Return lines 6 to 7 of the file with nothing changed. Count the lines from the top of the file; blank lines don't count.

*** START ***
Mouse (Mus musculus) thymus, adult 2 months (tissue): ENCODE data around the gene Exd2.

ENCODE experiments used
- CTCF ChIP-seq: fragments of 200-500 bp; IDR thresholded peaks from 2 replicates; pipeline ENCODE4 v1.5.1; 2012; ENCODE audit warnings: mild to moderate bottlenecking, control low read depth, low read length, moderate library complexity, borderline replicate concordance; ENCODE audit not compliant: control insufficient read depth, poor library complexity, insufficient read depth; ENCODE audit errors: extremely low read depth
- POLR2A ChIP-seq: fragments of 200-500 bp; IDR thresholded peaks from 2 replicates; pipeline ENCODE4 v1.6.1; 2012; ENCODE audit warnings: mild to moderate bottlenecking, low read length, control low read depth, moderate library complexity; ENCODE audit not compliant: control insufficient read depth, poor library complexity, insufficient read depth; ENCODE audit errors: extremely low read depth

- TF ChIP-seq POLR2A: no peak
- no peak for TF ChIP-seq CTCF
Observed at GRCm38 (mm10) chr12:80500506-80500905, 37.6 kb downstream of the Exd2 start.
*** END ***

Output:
- no peak for TF ChIP-seq CTCF
Observed at GRCm38 (mm10) chr12:80500506-80500905, 37.6 kb downstream of the Exd2 start.